In 2007, the book “Competing on Analytics” by Tom Davnport and Jeanne Harris became a business bestseller. The premise of the book was that companies could create a competitive advantage by using Business Intelligence (BI) tools in smart ways.
One advanced use of BI involves running a supply chain related experiment and then using a BI tool to measure the results. Supply Chain Management Review published an excellent article titled “The Case for Infrastructure Investment: Lessons from Medco and Staples” that illustrates this point.
Here is how Staples used its BI tool to figure out how much it should spend to improve on the perfect order metric.
In 2005, [Staples] conducted a study to quantify the cost of customer dissatisfaction resulting from order errors. The study, which looked at the company’s North American delivery operation, evaluated how customer retention was affected by out of stocks, late deliveries, fulfillment center errors, and product handling errors. Staples compared retention rates for equal-order sample size of orders delivered next day – on time – versus orders delivered late. It also compared retention rates of customers with perfect orders against those with problem orders. Finally, the study looked at the impact of problem orders by examining the correlation to those customers’ share of wallet.
The results of the study were eye-opening. “We found that for every X number of errors, we actually lose a customer,” says Donald Ralph, senior vice president supply chain and logistics. “So there is a real quantifiable value to being able to fulfill orders perfectly. Based on customer retention numbers and the correlation with defects, we use the lifetime customer value, new customer acquisition costs, and the cost to rework to show why doing things right the first time has significant economic value.”
I consider this nothing short of brilliant. I’ve done a lot of research on the ROI associated with implementing various forms of supply chain technology and I’ve never come across a company that thought it could put a real, quantifiable number on how supply chain defects lead to lower revenues. Usually, this savings bucket is completely ignored and supply chain projects are justified on inventory or labor savings.
The second example comes from FreshDirect, an online grocer that makes home deliveries in the New York City area. FreshDirect uses SAP BusinessObjects and a company representative participated in a panel discussion at SAP’s Influencer Summit in Boston last December.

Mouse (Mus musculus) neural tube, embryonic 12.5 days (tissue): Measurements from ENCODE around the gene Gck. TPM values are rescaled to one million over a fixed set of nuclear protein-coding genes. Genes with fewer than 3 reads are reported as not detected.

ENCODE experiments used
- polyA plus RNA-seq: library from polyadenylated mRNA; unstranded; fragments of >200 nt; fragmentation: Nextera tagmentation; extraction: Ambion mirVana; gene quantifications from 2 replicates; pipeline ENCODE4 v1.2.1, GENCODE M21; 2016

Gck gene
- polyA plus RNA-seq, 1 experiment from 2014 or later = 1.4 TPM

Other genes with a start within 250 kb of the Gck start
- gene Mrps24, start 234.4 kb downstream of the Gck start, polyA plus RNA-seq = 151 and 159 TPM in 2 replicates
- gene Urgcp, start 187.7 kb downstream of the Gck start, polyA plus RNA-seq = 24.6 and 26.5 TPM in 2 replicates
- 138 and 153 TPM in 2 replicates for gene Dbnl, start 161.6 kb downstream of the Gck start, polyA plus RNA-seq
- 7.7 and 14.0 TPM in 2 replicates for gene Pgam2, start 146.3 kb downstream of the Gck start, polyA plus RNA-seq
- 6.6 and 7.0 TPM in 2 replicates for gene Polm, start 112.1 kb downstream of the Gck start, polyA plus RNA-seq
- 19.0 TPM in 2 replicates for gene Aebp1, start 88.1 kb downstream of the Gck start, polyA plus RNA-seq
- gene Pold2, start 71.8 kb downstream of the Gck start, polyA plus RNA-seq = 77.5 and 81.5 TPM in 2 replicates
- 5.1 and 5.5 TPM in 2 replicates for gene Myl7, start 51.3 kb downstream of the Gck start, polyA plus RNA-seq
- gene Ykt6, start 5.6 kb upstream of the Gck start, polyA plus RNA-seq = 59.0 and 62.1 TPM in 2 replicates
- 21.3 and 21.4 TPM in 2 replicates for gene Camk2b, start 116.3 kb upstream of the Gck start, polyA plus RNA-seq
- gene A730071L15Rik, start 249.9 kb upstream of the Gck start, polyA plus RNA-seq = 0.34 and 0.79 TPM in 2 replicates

As I wrote in a previous posting, FreshDirect has used analytics to improve its fulfillment process. Deliveries that contain damaged eggs, for example, were a particular source of customer dissatisfaction. Correcting this problem was a priority. The company’s reports showed that there were 20 complaints for every 1,000 egg deliveries as measured at the line-item level. FreshDirect began experimenting with different forms of packaging. One type of packaging reduced the complaint rate to 17 per 1000 deliveries, another type reduced it to 15. Finally, the company found a form of packaging that reduced the problem by one third.
Then one of its analysts asked a question that seems obvious in retrospect: “When I’m at the store, I open the carton to see if there are any damaged eggs before I put it in my shopping cart. Are the guys in the warehouse doing the same thing?” They weren’t. When this quality step was added to the process, FreshDirect’s complaints per thousand deliveries dropped by another third. After more tinkering, the company has reduced this key customer retention KPI down to 5 complaints per 1,000 deliveries.
Most companies know they should be competing on analytics; too few do. But you don’t have to be a multi-billion dollar corporation like Staples to do this. FreshDirect has shown that small, nimble companies can also use BI to improve supply chain operations.